Take it away from weddings, bridal showers, endless Mamma Mia screenings, and raucous karaoke sessions and, well, here you have one of the greatest pop songs of all time. It's hard to shake off the baggage, of course, but you'll soon be swept away by the chirping piano, light rhythms, and graceful fusion of Agnetha and Frida's voices on the single that earned ABBA their only US No. 1. .
26 Lou Reed - "Walk on the Wild Side"
Lou Reed's only true solo hit was written for the fans and loners who frequented Andy Warhol's Factory studio, a paean to hedonism and herd rejection. Produced by David Bowie and Mick Ronson, it also has a dazed saxophone solo from Bowie's old teacher Ronnie Ross and that Herbie Flowers bass line that later gave A Tribe Called Quest its only real hit.
25 David Bowie - "Life on Mars?"
It took a few years before it was released as the follow-up single to Ziggymania, but it still had resonance to reach the UK top 3. Its strange origins need to be repeated: Bowie first wrote it to the tune of Claude François's Comme D'Habitude, which eventually became Sinatra's old standard My Way. Progressive rock wizard Rick Wakeman plays a majestic piano.
24 AC/DC – „Highway to Hell“
AC/DC's cut-glass Terrahawk caused some consternation upon release, though that title and college student Angus Young's devil horns and tail didn't melt the butter on the album cover, but was actually a coded lament. for tours. . Still, the riff is Keefy's dynamite, and vocalist Bon Scott, who would die a few months later, has just the right satanic shriek.
23 Tubeway Army - "Are 'Friends' Electric?"
Paleface synth pioneer (from Slough) Gary Numan created a sublime concept around his debut hit, a world in which an isolated audience communicates with cyber "friends" - oh god, it happened. The powerful marching riff propelled it to the top of the charts and did the same for the Sugababes a few decades later when Richard X deftly reworked his medley of Adina Howard's "Freak Like Me."
22 Sugarhill Gang – „Delícia do Rapper“
Hip hop's first real breakthrough was surrounded by controversy. Sugar Hill's record label boss Sylvia Robinson co-opted a trio of obscure rappers for this pop crossover, but they've been accused of stealing their rhymes. Still, Chic's "Good Times" theme was a new movement, and has been repeated countless times over the years, and whatever their origin, the Holiday Inn couplets are ridiculous and immortal.
21 Marvin Gaye - "Let's Begin"
After Marvin Gaye dumped all the politically conscious stuff on "What's Going On," "Let's Get It On" went straight to the bar, backed by over a million dates with shaky funk and a pleading voice that just keeps on rocking. . on the verge of embarrassment "Give it up, Marv" if it wasn't so convincing. I bet it worked too.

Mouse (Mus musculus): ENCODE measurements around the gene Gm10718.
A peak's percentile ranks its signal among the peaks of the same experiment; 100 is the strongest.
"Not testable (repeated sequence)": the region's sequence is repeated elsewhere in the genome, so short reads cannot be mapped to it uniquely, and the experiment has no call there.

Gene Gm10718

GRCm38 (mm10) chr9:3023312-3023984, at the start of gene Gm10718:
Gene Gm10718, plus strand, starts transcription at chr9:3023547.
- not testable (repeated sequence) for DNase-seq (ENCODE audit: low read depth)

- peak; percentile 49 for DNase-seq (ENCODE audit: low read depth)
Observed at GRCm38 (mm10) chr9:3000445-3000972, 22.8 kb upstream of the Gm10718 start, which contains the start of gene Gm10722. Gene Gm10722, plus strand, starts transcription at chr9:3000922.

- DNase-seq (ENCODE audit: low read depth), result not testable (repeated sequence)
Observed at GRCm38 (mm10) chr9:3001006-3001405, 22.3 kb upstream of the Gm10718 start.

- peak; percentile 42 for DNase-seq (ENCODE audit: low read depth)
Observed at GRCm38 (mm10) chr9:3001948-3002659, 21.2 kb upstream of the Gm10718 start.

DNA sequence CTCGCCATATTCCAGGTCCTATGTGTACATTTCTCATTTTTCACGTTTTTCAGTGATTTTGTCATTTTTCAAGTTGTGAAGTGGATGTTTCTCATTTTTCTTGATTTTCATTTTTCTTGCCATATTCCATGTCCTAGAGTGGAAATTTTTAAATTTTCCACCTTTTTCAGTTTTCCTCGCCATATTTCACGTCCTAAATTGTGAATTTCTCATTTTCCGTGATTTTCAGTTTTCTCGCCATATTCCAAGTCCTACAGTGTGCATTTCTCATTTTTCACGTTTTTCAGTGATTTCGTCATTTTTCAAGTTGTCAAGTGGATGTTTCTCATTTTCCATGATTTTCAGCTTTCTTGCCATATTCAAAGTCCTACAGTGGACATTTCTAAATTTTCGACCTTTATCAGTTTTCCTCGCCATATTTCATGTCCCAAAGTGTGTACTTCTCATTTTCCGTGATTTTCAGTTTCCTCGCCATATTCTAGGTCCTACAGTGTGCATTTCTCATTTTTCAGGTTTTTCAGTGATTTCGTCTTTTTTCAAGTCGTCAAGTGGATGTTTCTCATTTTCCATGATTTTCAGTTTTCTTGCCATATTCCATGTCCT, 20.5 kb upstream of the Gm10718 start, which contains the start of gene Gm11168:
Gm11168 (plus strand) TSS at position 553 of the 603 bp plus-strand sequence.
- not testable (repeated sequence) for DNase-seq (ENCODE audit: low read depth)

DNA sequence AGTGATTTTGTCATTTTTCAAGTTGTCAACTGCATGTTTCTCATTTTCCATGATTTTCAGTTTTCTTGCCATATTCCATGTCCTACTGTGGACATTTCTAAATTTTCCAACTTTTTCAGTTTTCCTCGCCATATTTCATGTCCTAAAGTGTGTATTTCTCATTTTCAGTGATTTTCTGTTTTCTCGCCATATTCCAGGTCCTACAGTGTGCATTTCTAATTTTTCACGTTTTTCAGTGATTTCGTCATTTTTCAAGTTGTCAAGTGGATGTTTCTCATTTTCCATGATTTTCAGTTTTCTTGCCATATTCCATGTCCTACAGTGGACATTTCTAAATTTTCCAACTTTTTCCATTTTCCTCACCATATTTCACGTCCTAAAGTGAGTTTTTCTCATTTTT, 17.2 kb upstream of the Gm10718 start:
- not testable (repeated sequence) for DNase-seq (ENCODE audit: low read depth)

20 Led Zeppelin - "Stairway to Heaven"
If a classic rock radio station ever polls its listeners, this mix of boisterous hedge bananas and front guitar tends to crash with "Bohemian Rhapsody" near the top. We all love big madness, and if you can get past Robert Plant's ramblings about Whistlers and May Queens, Jimmy Page has an ax fest just for you.
19 Joy Division – „Rundfunk“
Only on Joy Division albums, this intense single, with its pounding beats and deep bass, is perhaps the New Order of their short string of releases. Their drive and thrash reach insane, some would think epileptic, heights before collapsing into silence. Politely covered by Hot Chip for the 2009 War Child album.
18 Ian Dury – „Sexo, drogas y rock and roll“
Released without the Blockheads credits (only saxophonist Davey Payne and guitarist Chas Jankel join Ian Dury), this remains quintessential Dury and Co. bar funk. Ornette Coleman. Dury apologized, but the world couldn't be so angry with a song this edgy.
17 The Rolling Stones – “Brown Sugar”
Perhaps not the most politically correct song of the 1970s, Brown Sugar was written for singer Marsha Hunt, then Mick Jagger's lover and mother of his first child, and flirts with sadism, heroin, oral sex and all. kind of rock music . fun. Beyond any suspicious lyrical content, it's all about a kinetic beat, dirty sax, and an incredibly cold Keith Richards riff.
16 Bruce Springsteen – „Donnerstraße“
The opening track inborn to Run, 'Thunder Road' is one of the Great American Songs, the story of a lucky couple",Pray in vain / For a savior to rise from these streets. Springsteen later described it as "my big invite to my audience", and it remains one of The Boss' most beloved moments, a staple of his live performance to this day.
15 Stevie Wonder - "Superstition"
It's just a matter of that bass line, isn't it? The bassline, which isn't really a bassline at all, is more of a funky exercise on Stevie Wonder's fat-sounding Hohner keyboard. Regardless, "Superstition," originally written for Jeff Beck, doesn't get any less incredible with each passing year and has landed in his desserts with a Billboard Hot 100 No.1. Whether he deserved the Olly Murs cover is an open question.
14 Pink Floyd – “pleasantly deaf”